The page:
Minnesota Hockey Magazine

Edina Slips Past Spuds

Edina’s Jett Jungels watches as his shot slips through the legs of Moorhead goaltender Hudson Hodges 53 seconds into the Hornets’ 4-2 Class 2A state quarterfinal win over the Spuds on Thursday night at Xcel Energy Center. (MHM Photo / Jonny Watkins)

Moorhead pushes high-powered Hornets to the brink

St. Paul — Very little surprises Edina coach Curt Giles, perhaps nothing does, and despite annually standing behind one of the state’s best rosters night-in-and-night-out, he’ll never underestimate an opponent. So when his No. 1 Hornets jumped out to a two-goal first period lead over unseeded Moorhead, the game played out how he imagined it would.

“We knew they weren’t going to be done,” Giles said. “They’ve got a lot of character, they really do, and we knew that. When the seeding went through and we saw that we had Moorhead we knew we had our hands full this first game.”

After the teams traded second-period goals, Moorhead’s Nolan Westra scored his 22nd goal of the season with 3:07 left in regulation and the Spuds kept on pressing for the equalizer until Edina’s Kevin Delaney scored into an empty net with 30 seconds left to secure a 4-2 win to advance the Hornets to Friday’s Class 2A semifinals.

“There’s things that broke down in a couple of areas that you don’t like but I thought overall the kids played very well,” Giles said of his team. “We knew this was a tough matchup. We saw them earlier in the season and we knew they were good. They’ve got some guys that can finish and they’re physical, their goaltender plays extremely well so we knew it was going to be a heckuva hockey game.”

Moorhead coach Jon Ammerman said his team demonstrated it belonged among the state’s elite.

“We have such a fun team to be around and a team that … maybe hasn’t gotten the credit that they deserve,” Ammerman said. “They deserve to be here and I think they proved that tonight. It was just a little too late.” 

Ammerman admitted the first period script was not how he’d have written it with Edina’s Jett Jungels scoring 53 seconds in and Mason Nevers adding a power-play goal on one of Edina’s three opportunities. But he was pleased with the fact that Moorhead limited Edina’s potent power play (31.5 percent on the season entering the tournament) to that lone goal on five chances with the man advantage.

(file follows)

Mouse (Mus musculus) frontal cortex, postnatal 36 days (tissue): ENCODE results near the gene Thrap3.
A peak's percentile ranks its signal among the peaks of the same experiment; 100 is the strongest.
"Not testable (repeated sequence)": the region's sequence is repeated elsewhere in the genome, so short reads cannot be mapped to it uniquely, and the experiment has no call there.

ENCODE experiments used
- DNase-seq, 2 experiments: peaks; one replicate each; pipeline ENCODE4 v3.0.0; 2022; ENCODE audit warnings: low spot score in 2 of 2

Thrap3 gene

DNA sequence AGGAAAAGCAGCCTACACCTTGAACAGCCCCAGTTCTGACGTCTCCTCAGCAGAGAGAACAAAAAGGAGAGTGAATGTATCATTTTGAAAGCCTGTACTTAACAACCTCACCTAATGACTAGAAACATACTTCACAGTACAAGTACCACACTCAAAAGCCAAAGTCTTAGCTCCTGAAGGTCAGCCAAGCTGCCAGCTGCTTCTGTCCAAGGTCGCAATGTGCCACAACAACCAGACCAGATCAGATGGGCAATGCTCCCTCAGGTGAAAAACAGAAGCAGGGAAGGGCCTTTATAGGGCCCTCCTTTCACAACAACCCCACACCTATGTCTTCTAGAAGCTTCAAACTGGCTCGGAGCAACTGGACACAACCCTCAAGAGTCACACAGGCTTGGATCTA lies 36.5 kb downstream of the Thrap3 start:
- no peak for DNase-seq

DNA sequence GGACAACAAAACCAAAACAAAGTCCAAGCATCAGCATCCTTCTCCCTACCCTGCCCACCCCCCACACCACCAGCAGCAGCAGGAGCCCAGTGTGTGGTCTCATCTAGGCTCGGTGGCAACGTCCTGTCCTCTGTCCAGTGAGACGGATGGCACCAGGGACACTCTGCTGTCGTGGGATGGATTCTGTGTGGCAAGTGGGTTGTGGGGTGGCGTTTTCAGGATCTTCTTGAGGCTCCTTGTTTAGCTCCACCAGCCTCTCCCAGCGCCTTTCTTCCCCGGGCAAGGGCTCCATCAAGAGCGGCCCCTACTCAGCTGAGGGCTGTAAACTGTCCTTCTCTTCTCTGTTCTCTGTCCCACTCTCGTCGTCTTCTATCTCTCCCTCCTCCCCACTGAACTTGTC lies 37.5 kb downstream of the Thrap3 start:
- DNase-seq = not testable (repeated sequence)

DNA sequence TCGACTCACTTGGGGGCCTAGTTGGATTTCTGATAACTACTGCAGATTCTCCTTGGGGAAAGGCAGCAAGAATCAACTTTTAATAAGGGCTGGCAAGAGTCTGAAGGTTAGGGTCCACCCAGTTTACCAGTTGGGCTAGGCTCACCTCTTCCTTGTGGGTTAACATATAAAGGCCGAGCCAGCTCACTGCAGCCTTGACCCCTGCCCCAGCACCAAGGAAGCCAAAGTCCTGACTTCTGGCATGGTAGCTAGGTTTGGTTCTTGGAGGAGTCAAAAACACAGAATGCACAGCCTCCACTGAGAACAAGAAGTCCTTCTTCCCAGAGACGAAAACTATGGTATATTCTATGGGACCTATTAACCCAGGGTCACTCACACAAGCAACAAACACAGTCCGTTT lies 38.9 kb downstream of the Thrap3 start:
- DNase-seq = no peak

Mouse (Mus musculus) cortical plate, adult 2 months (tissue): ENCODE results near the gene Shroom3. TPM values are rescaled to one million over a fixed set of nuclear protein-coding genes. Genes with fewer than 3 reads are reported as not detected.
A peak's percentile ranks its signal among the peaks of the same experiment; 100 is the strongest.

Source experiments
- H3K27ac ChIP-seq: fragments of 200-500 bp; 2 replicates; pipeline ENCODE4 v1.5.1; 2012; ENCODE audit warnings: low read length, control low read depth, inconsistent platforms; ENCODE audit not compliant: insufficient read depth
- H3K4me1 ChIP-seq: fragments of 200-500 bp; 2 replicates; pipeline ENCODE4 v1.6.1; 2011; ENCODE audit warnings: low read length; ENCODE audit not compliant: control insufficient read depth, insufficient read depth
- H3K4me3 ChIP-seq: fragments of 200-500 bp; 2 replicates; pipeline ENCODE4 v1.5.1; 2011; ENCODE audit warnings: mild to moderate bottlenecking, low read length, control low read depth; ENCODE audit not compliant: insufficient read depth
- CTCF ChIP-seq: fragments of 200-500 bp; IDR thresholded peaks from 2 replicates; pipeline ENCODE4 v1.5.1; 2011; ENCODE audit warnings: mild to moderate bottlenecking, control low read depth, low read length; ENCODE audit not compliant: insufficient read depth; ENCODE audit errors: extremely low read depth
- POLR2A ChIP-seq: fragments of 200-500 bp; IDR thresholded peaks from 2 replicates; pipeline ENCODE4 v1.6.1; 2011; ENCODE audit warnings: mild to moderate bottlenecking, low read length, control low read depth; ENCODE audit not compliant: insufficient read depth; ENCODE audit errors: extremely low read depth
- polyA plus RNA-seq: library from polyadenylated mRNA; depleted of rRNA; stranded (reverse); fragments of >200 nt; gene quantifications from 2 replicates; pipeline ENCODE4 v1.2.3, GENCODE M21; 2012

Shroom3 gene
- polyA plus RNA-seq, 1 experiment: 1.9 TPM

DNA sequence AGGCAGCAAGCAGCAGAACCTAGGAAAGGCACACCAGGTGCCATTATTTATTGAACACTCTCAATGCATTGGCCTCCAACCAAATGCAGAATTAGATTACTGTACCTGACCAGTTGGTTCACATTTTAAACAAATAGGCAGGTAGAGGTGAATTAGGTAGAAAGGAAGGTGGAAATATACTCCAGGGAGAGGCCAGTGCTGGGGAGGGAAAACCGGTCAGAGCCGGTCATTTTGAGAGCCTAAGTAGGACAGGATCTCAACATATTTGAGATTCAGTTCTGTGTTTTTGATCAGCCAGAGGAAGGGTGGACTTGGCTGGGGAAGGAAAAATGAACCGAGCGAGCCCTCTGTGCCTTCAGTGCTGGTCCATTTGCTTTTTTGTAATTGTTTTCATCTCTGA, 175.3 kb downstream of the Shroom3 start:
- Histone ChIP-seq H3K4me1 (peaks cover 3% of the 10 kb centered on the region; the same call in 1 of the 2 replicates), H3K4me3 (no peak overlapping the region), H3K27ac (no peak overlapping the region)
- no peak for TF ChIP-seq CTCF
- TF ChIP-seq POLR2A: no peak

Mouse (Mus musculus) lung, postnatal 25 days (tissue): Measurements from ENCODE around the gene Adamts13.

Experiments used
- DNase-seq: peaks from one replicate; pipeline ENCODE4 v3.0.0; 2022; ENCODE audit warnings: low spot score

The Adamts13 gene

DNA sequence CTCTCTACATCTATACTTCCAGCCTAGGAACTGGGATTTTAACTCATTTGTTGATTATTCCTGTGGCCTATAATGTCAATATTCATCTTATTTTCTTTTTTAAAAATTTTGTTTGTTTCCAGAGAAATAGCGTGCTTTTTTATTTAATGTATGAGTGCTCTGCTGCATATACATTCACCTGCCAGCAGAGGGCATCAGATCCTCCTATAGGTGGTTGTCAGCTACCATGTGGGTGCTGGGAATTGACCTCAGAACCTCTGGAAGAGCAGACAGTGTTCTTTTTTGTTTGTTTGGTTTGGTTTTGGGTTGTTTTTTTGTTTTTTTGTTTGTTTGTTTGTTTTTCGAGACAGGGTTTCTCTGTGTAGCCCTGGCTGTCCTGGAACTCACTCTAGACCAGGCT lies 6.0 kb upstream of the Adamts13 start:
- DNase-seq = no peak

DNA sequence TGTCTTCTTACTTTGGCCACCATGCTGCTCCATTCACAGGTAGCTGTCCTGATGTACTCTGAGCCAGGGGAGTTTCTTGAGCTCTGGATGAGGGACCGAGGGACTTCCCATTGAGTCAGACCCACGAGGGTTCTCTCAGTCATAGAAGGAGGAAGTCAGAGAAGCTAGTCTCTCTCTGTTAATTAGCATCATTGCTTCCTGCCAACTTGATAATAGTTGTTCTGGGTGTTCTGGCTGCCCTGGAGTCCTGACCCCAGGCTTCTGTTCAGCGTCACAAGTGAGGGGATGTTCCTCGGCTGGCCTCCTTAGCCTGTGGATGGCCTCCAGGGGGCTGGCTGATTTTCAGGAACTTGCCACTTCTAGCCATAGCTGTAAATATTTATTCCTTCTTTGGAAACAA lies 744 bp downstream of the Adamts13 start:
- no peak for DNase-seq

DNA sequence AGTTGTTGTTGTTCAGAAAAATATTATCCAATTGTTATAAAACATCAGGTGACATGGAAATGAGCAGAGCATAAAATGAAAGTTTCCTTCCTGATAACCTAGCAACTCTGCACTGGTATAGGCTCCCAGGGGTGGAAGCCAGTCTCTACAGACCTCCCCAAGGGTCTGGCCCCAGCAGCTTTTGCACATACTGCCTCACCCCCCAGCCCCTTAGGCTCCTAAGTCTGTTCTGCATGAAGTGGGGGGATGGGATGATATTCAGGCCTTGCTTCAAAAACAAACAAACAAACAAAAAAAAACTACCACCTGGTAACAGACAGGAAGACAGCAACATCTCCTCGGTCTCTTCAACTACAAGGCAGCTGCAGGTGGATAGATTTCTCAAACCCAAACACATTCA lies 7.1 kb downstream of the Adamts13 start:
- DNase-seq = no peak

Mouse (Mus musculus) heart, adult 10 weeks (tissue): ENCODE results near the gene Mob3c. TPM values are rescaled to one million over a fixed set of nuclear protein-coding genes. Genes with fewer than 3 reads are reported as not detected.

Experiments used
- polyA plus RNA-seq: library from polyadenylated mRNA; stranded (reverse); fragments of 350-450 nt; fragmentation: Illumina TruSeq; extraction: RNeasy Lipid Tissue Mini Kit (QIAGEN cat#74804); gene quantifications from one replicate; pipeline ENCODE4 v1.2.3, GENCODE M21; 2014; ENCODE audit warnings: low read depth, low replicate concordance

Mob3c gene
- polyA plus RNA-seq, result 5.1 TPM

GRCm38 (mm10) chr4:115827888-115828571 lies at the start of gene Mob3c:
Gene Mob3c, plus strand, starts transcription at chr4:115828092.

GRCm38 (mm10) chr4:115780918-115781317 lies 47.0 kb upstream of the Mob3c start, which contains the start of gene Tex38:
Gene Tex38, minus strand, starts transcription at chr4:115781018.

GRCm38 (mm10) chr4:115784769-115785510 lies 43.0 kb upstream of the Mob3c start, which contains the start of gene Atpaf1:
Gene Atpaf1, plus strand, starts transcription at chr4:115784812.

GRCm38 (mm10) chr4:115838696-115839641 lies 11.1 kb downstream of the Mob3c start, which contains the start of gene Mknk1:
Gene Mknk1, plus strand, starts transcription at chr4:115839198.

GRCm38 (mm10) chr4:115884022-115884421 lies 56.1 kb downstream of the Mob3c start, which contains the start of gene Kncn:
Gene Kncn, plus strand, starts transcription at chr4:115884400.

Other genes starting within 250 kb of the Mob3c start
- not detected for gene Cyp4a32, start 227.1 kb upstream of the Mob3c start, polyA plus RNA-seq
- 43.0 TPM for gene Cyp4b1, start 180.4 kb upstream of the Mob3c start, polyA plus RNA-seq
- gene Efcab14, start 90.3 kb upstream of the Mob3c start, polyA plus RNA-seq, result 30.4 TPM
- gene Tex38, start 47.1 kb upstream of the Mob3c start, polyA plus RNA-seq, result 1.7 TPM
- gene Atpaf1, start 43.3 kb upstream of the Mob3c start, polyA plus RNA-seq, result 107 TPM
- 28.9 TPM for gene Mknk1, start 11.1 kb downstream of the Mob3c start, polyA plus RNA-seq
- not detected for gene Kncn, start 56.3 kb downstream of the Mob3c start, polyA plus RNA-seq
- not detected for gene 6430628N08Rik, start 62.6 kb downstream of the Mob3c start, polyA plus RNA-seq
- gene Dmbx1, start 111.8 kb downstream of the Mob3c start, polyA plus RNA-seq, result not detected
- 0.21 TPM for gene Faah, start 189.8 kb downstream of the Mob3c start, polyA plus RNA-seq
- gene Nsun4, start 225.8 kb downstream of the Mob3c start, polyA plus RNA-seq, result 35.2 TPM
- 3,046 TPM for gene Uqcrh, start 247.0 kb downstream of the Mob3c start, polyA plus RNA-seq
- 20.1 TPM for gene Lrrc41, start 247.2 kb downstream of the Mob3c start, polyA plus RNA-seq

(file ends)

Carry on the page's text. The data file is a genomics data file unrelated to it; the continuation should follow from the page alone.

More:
“They’re extremely dynamic and with that many guys on the ice that are pretty puck-savvy with one extra person you have to game plan. What we saw is they try to get the puck to [Nevers] as much as they could … so what we tried to do is shut that down. Ultimately, he’s the guy that scored the goal.”

Giles said he knew the longer Edina let the Spuds hang around without capitalizing on its power plays it could spur trouble down the stretch.

“They shut the passing lanes off very, very well,” Giles said. “They collapsed the box down tight and what we’ve got to work on a little bit more is getting them to expand that box a little bit.”

But Giles added there is a momentum benefit to be gained from playing a man up even if the team doesn’t score and he’d get no argument from Ammerman on that point.

“Giving a team that skilled that many opportunities with the man advantage in a one-and-done situation isn’t going to be to your advantage,” Ammerman said. “Despite that, with a minute left in the game, we had a chance.”

 

 Photo Gallery by Jonny Watkins for Minnesota Hockey Magazine. Follow Jonny on Twitter at @jwatkinsphotog.